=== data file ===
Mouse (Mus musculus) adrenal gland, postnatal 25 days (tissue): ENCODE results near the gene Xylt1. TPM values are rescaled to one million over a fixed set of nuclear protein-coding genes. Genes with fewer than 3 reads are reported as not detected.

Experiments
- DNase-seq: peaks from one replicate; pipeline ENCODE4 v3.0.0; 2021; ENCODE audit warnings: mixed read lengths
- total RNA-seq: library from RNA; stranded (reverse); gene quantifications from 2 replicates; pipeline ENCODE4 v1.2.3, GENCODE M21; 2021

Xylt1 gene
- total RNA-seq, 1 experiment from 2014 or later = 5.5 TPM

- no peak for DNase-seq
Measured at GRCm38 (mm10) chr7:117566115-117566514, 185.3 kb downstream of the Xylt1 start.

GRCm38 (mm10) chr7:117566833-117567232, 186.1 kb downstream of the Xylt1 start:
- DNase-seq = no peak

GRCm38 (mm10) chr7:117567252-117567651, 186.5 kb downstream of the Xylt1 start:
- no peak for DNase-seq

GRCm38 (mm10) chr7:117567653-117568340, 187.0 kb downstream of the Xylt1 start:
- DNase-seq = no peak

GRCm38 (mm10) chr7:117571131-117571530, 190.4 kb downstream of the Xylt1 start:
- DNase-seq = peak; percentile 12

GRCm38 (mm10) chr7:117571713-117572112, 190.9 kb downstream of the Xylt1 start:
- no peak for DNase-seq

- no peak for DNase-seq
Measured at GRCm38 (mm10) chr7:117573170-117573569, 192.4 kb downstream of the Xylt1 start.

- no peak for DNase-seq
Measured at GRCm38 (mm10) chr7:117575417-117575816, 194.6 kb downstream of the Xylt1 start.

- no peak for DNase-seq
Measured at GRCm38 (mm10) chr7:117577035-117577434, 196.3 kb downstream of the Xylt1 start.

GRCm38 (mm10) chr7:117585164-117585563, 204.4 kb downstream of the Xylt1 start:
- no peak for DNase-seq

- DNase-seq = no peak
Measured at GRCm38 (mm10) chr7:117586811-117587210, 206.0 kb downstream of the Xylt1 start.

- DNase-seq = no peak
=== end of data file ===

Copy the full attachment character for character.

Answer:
Mouse (Mus musculus) adrenal gland, postnatal 25 days (tissue): ENCODE results near the gene Xylt1. TPM values are rescaled to one million over a fixed set of nuclear protein-coding genes. Genes with fewer than 3 reads are reported as not detected.

Experiments
- DNase-seq: peaks from one replicate; pipeline ENCODE4 v3.0.0; 2021; ENCODE audit warnings: mixed read lengths
- total RNA-seq: library from RNA; stranded (reverse); gene quantifications from 2 replicates; pipeline ENCODE4 v1.2.3, GENCODE M21; 2021

Xylt1 gene
- total RNA-seq, 1 experiment from 2014 or later = 5.5 TPM

- no peak for DNase-seq
Measured at GRCm38 (mm10) chr7:117566115-117566514, 185.3 kb downstream of the Xylt1 start.

GRCm38 (mm10) chr7:117566833-117567232, 186.1 kb downstream of the Xylt1 start:
- DNase-seq = no peak

GRCm38 (mm10) chr7:117567252-117567651, 186.5 kb downstream of the Xylt1 start:
- no peak for DNase-seq

GRCm38 (mm10) chr7:117567653-117568340, 187.0 kb downstream of the Xylt1 start:
- DNase-seq = no peak

GRCm38 (mm10) chr7:117571131-117571530, 190.4 kb downstream of the Xylt1 start:
- DNase-seq = peak; percentile 12

GRCm38 (mm10) chr7:117571713-117572112, 190.9 kb downstream of the Xylt1 start:
- no peak for DNase-seq

- no peak for DNase-seq
Measured at GRCm38 (mm10) chr7:117573170-117573569, 192.4 kb downstream of the Xylt1 start.

- no peak for DNase-seq
Measured at GRCm38 (mm10) chr7:117575417-117575816, 194.6 kb downstream of the Xylt1 start.

- no peak for DNase-seq
Measured at GRCm38 (mm10) chr7:117577035-117577434, 196.3 kb downstream of the Xylt1 start.

GRCm38 (mm10) chr7:117585164-117585563, 204.4 kb downstream of the Xylt1 start:
- no peak for DNase-seq

- DNase-seq = no peak
Measured at GRCm38 (mm10) chr7:117586811-117587210, 206.0 kb downstream of the Xylt1 start.

- DNase-seq = no peak